World powers began two days of talks with Iran on Monday in Moscow to try to end a decade-long stand-off over Tehran’s nuclear program and avert the threat of a new war in the Middle East.
The negotiations are seen as a last chance to solve the crisis diplomatically, while analysts and diplomats say that a breakthrough is unlikely, with Iran expected to demand recognition of its right to enrich uranium for what it says is a purely peaceful nuclear program.
Chief Iranian nuclear negotiator Saeed Jalili sat down with representatives from six world powers including the United States for the talks.
With an initial show of protocol smiles and polite cordiality, Jalili and the Iranian negotiating team sat at one side of the table opposite the envoys of the six world powers and EU foreign policy chief Catherine Ashton.
Failure in the talks could carry a heavy cost with the United States and its ally Israel refusing to rule out the option of airstrikes against the Iranian nuclear program and Tehran facing sanctions that could cripple the economy.
But Iran made clear ahead of the negotiations it has no intention of abandoning its right to enrich uranium, the process which can be used to make nuclear fuel but also the explosive core of an atomic bomb.
“If this demand isn’t recognized, the negotiations are certainly headed for failure,” an unidentified Iranian official at the talks said, according to state news agency IRNA.
Diplomatic sources have said Iran would be offered a compromise plan under which it would scale down the degree to which uranium is enriched at its main enrichment facility in Natanz from 20 percent to 3.5 or 5 percent.
The proposal would also require Iran to freeze all enrichment at its underground Fordo facility deep in the mountains outside the holy city of Qom or even close the plant altogether.
Diamonds for peanuts?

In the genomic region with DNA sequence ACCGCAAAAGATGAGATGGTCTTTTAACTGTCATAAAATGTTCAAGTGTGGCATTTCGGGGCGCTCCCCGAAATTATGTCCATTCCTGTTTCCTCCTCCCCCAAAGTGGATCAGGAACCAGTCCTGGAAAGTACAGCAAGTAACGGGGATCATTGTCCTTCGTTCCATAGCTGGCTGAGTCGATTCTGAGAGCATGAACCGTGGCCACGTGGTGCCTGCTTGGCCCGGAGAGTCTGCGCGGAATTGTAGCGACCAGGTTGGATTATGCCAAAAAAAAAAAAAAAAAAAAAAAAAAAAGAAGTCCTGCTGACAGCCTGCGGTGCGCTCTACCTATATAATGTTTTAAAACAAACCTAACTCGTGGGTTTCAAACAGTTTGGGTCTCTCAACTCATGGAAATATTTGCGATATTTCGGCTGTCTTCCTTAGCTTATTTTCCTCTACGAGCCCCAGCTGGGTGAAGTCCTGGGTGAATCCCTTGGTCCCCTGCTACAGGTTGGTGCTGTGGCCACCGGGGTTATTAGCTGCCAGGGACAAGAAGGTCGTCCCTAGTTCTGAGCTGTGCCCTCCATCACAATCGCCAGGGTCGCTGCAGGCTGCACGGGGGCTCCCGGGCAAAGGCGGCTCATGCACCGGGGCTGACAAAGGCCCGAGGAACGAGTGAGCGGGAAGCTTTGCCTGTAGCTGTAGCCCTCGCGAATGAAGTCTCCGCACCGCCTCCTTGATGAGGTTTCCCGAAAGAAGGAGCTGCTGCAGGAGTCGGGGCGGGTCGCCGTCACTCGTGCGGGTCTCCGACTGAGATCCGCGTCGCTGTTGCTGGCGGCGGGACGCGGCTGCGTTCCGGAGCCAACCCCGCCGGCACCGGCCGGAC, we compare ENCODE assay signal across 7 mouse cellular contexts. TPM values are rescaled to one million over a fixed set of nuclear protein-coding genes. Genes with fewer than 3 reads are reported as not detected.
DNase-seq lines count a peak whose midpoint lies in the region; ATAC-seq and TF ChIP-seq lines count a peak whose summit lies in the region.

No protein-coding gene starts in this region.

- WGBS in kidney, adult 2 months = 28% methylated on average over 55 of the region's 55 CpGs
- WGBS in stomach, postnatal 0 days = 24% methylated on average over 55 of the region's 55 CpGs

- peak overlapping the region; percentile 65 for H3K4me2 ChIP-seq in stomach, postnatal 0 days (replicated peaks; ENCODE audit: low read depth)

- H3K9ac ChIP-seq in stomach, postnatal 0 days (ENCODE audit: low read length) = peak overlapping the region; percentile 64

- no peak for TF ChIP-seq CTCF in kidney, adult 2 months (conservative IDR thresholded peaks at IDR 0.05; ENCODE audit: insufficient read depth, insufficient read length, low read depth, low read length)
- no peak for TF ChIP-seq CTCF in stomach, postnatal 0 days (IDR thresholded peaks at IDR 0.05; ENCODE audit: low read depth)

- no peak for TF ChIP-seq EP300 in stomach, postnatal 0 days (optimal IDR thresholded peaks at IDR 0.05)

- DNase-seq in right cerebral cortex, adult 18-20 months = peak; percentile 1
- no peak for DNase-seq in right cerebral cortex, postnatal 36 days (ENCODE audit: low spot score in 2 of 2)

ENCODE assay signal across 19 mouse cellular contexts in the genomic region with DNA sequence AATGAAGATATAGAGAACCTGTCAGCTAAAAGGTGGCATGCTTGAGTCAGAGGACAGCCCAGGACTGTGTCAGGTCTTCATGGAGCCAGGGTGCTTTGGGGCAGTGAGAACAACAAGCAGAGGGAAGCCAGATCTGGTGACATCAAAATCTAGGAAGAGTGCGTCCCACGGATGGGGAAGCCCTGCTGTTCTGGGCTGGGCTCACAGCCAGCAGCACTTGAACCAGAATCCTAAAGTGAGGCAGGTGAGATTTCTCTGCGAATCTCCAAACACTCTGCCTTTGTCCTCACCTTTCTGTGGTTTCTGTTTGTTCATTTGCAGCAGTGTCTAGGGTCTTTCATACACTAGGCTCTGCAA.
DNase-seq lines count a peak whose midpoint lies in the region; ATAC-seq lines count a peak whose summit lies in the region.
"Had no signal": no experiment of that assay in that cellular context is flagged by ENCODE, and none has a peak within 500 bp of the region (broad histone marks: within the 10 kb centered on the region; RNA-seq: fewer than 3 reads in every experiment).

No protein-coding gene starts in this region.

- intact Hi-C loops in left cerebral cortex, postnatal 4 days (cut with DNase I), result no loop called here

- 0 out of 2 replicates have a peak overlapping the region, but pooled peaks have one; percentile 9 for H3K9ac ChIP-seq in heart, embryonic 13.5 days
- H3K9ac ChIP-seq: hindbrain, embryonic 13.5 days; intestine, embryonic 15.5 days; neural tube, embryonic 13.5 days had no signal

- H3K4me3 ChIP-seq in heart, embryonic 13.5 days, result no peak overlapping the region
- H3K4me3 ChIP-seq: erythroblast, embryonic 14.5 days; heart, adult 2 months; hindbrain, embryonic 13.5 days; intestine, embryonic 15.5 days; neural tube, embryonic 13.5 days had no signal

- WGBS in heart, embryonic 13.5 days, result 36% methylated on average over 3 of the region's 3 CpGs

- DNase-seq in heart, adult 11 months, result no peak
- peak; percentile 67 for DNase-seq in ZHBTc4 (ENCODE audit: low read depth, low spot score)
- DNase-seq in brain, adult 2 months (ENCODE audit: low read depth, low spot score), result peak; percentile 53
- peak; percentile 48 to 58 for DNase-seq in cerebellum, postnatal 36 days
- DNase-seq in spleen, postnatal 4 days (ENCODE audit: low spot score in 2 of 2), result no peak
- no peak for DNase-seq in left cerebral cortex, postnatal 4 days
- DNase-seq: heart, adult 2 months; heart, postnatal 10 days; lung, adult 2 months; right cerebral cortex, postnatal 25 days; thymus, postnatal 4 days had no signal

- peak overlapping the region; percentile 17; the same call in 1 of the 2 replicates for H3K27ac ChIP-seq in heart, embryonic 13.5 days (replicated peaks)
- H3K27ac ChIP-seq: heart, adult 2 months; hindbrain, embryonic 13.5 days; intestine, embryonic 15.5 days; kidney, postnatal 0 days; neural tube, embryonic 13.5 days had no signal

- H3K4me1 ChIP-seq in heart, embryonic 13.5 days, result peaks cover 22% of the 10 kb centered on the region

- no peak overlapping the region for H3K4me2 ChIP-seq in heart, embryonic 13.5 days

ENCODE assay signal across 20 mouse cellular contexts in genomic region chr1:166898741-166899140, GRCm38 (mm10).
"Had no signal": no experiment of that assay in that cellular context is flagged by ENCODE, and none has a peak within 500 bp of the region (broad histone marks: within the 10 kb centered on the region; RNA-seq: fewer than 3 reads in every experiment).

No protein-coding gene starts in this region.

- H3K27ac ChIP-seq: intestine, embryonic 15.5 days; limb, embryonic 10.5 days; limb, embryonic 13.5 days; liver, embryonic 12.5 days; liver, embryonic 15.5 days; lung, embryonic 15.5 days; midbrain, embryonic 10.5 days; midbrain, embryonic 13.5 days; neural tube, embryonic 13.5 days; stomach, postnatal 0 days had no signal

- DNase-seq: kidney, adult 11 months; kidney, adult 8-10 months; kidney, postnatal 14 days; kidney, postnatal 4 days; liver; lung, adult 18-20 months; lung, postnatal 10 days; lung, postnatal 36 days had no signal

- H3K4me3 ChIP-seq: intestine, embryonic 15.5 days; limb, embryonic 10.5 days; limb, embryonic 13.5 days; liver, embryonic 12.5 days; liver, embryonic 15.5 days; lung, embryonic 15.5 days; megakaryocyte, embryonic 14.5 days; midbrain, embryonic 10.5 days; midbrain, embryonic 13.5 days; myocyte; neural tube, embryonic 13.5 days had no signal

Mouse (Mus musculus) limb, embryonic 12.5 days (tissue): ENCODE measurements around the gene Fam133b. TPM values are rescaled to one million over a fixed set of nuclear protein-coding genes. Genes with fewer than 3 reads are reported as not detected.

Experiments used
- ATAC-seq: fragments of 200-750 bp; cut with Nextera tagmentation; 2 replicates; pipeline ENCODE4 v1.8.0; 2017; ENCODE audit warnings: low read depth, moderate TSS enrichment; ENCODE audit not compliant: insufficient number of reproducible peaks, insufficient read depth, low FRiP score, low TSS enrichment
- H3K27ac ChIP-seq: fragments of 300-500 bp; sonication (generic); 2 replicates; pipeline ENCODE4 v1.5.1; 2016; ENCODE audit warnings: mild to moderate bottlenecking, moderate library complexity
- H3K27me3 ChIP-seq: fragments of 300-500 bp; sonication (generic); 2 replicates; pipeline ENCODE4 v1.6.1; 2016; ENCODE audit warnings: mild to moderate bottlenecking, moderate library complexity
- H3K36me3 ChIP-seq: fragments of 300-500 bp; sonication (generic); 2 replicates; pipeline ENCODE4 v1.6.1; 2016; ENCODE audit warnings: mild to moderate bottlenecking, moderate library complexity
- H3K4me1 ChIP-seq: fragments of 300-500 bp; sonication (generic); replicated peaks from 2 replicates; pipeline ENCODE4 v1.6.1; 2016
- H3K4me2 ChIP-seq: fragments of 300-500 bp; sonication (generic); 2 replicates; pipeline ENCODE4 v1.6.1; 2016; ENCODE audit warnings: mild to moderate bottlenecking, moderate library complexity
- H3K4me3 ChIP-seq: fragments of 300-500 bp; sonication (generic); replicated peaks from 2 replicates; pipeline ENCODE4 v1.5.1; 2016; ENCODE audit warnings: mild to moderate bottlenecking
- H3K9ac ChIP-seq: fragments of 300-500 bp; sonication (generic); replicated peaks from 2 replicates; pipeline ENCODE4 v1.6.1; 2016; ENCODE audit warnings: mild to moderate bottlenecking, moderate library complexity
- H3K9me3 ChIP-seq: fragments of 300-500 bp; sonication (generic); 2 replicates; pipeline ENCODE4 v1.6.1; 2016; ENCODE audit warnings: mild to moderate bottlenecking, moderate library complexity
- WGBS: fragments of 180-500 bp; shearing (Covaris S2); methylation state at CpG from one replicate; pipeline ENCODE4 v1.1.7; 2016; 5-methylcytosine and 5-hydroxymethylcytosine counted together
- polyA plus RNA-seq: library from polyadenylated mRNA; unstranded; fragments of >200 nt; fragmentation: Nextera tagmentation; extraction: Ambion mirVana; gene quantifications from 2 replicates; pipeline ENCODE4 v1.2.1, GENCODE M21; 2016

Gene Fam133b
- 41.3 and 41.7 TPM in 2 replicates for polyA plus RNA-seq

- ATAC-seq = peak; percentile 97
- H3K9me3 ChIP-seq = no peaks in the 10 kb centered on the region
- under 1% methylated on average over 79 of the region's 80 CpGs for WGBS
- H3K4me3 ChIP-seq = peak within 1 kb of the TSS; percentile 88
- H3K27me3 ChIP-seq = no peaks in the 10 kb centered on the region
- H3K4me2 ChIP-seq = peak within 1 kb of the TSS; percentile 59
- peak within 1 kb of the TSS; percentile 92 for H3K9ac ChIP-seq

A former Iranian negotiator, Hossein Mousavian, likened the powers’ proposal to swapping “diamonds for peanuts,” telling Reuters that the Moscow talks would probably fail without substantial concessions by the six powers.
Iran is also seeking an end to increasingly tough economic sanctions which have in recent months directly targeted its ability to export oil, its economic lifeblood.
But international concern is growing. The International Atomic Energy Agency (IAEA) failed to persuade Iran, in talks this month, to let it inspect the Parchin military site where it suspects nuclear bomb-related research took place.
Last week, after acrimonious letters and phone calls between EU and Iranian diplomats, EU officials said Jalili had agreed to give serious consideration to the six powers’ proposal.
Russia’s determination to avoid diplomatic defeat may increase hopes of agreement to at least meet again. Moscow opposes new sanctions and military intervention in Iran and Syria, and wants a big role in finding a peaceful solution.
But U.S. and European diplomats have given no public indication of any willingness to scale back economic sanctions for now. An EU embargo on Iranian oil takes full effect on July 1 and new U.S. financial sanctions some days before that.
“Sanctions will enter into force in July unless something very dramatic happens,” said a Western diplomat.
Measures including the EU ban on Iranian crude, are already taking a toll. Iran’s exports have fallen by some 40 percent since this year, according to the International Energy Agency. Iran says it has no problem replacing customers that choose to boycott its crude.